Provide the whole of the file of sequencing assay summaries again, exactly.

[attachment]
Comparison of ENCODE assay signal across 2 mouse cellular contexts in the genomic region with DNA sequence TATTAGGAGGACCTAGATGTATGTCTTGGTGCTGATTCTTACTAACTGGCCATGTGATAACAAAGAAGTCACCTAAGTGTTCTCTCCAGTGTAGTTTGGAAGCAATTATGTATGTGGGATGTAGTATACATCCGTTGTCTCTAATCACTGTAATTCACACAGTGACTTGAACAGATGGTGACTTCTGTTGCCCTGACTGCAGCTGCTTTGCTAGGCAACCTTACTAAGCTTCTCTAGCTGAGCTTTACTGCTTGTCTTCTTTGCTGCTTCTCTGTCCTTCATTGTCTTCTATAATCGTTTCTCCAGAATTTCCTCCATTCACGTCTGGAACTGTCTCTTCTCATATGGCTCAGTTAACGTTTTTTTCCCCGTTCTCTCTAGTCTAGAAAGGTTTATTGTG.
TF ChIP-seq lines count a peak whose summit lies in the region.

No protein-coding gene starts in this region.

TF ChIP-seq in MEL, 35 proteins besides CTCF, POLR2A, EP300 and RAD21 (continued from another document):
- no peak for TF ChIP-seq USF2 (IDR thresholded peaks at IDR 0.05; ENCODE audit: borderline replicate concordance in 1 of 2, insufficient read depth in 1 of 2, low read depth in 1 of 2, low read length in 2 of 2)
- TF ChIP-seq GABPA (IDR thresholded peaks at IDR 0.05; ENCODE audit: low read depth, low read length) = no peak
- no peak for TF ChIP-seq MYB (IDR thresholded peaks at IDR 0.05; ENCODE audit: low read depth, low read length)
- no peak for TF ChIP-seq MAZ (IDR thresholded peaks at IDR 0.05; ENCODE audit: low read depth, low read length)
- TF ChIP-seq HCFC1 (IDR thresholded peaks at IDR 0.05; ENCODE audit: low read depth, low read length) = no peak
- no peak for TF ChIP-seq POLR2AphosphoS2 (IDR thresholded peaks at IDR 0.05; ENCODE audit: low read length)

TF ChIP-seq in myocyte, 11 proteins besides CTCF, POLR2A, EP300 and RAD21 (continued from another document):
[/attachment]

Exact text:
Comparison of ENCODE assay signal across 2 mouse cellular contexts in the genomic region with DNA sequence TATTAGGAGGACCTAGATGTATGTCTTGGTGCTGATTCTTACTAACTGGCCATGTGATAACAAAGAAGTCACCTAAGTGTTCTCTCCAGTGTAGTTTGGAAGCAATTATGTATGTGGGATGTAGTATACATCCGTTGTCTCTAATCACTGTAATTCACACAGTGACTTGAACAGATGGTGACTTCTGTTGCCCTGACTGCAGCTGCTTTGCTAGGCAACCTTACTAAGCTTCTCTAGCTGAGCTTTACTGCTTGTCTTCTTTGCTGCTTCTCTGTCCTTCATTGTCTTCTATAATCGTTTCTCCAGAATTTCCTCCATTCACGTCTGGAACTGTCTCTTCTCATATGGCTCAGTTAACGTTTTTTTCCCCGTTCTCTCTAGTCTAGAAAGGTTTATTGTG.
TF ChIP-seq lines count a peak whose summit lies in the region.

No protein-coding gene starts in this region.

TF ChIP-seq in MEL, 35 proteins besides CTCF, POLR2A, EP300 and RAD21 (continued from another document):
- no peak for TF ChIP-seq USF2 (IDR thresholded peaks at IDR 0.05; ENCODE audit: borderline replicate concordance in 1 of 2, insufficient read depth in 1 of 2, low read depth in 1 of 2, low read length in 2 of 2)
- TF ChIP-seq GABPA (IDR thresholded peaks at IDR 0.05; ENCODE audit: low read depth, low read length) = no peak
- no peak for TF ChIP-seq MYB (IDR thresholded peaks at IDR 0.05; ENCODE audit: low read depth, low read length)
- no peak for TF ChIP-seq MAZ (IDR thresholded peaks at IDR 0.05; ENCODE audit: low read depth, low read length)
- TF ChIP-seq HCFC1 (IDR thresholded peaks at IDR 0.05; ENCODE audit: low read depth, low read length) = no peak
- no peak for TF ChIP-seq POLR2AphosphoS2 (IDR thresholded peaks at IDR 0.05; ENCODE audit: low read length)

TF ChIP-seq in myocyte, 11 proteins besides CTCF, POLR2A, EP300 and RAD21 (continued from another document):